• allogeneic (siblings)
    • haploidentical (parent)
    • syngeneic (identical twin)
  25. how long is immune recovery
    3-12 months
  26. how long is long term recovery
    1-3 years
  27. the donor's T lymphocytes see the host cell antigens as foreign and react against the host tissue
    acute-graft-versus-host disease (acute GVHD)
  28. Symptoms of Acute GVHD
    • present during the first 100 days
    • painful red skin rash starting on the palms of hands and soles of feet and progressing to the upper trunk
    • sever, persistent diarrhea
    • jaundice, elevated liver enzymes, liver tenderness
  29. Infections of Acute GVHD
    • Bacterial
    • viral: herpes simlex, varicella zoster, cytomegalovirus
    • fungal: candida albicans
  30. Organ complications associated with Acute GVHD
    • gastrointestinal
    • hepatic
    • cardiac
    • pulmonary
    • hematologic
    • neurologic
  31. oral complications w acute GVHD
    • oral mucositis: sever (appears 10-14 days psot-transplant)
    • xerostomia
    • viral and fungal infections (herpes simplex virus and candida albicans)
  32. Chronic complications of transplants
    Chronic-graft-versus-host disease (chronic GVHD)
  33. Which organs does Chronic HVGD affect
  34. appears up to...years psttransplant
  35. oral complications of chronic HVGD
    • mucositis
    • oral infection/periodontal infection
    • xerostomia/dental caries
    • poor oral hygiene
  36. dental hygiene care plan
    • assess
    • eliminate disease
    • preventive oral care instruction
  37. Personal factors in Dental care plan
    • encourage patient to bring friend/family to take notes
    • provide written instructions
    • provide positive reinforcement
    • show acceptance
    • practice active listening skills
  38. pretreatment therapy
    intensive personal oral care prior to theray to reduce risk of oral complication
  39. Pre-treatment guidelines for cancer therapy patients
    • conduct a pretratment oral health assessment
    • schedule a DH treatment in consultation with the oncologist
    • perform DH treatment prior to cancer treatment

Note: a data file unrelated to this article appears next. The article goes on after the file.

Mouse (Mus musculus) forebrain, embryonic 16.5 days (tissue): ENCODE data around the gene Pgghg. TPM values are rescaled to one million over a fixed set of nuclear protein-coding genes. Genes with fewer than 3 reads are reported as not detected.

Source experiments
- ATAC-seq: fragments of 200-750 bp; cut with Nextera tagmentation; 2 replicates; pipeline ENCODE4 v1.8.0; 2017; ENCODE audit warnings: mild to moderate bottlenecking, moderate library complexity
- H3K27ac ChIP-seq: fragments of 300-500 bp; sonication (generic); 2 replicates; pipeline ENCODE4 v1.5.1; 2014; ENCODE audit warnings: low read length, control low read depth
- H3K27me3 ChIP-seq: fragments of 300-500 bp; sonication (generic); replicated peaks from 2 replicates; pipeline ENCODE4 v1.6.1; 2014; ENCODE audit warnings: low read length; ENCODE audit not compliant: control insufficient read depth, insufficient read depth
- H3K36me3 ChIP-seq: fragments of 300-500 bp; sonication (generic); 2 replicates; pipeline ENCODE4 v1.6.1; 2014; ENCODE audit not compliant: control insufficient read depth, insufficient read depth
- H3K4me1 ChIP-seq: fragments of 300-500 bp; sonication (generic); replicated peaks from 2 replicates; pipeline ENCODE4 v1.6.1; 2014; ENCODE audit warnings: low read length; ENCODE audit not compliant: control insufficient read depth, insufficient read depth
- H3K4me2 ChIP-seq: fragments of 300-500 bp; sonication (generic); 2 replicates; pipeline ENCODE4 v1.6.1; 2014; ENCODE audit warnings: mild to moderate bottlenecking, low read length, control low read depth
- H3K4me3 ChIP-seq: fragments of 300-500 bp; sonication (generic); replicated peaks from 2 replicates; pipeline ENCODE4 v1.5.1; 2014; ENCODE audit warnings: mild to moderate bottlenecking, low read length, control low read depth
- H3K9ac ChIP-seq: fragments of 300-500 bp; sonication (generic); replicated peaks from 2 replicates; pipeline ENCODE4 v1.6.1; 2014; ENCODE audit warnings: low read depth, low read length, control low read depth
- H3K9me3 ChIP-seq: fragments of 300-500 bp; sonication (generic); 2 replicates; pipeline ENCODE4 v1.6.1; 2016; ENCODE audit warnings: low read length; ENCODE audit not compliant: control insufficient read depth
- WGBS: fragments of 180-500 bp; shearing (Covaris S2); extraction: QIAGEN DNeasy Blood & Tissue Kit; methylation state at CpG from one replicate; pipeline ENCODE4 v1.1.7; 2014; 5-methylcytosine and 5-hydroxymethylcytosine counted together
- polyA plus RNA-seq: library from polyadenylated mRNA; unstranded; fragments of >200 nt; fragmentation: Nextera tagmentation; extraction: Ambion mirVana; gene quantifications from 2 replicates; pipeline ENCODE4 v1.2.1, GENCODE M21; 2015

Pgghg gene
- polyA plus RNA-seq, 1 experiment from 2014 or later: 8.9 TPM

• evalutate patient's oral health knowledge and provide oral hygiene regimen based on the cancer therapy being received
  40. prevent tooth demineralization and dental caries
    • recommend daily application fo flouride gel at home (perscription strength)
    • demonstrate application of a 1.1% neutral pH sodium fluride gel or .4% stannous unflavored gel
  41. what kind of sodum flouride should be used on porcelain crowns or glass or resin ionomer restorations
    nautral pH
  42. how long do you leave the tray on?
    5 min..dont eat for 30 min after
  43. During radiation how often should these be done..biofilm removal? trays? exercising for trismus?
    • 2X daily
    • 1x daily
    • 3x daily open and close 20 times
  44. After radiation therapy how often should you recall the patient?
    every 4-8 weeks for the first 6 months
  45. DH job during chemotherapy
    • consult oncologist
    • postpone clinical services
    • antibiotic premedication
  46. DH job after chemotherapy
    • place patient on a DH maintenance schedule when all side-effects are resolved
    • get patient's release
  47. DH job after hematopoietic cell transplantation
    • monitor patient's oral health (may have oral infections)
    • consult iwth oncologist prior to clinical procedures
    • delay elective procedures
    • follow patient for longterm oral complications
  48. Special care for children
    • extract loose primary teeth
    • remove orthodontic bands/brackets
    • monitor craniofacial/dental structures
    • perform routine daily personal oral care
    • avoid cariogenic foods/drinks
Card Set
Exam II contemporary cancer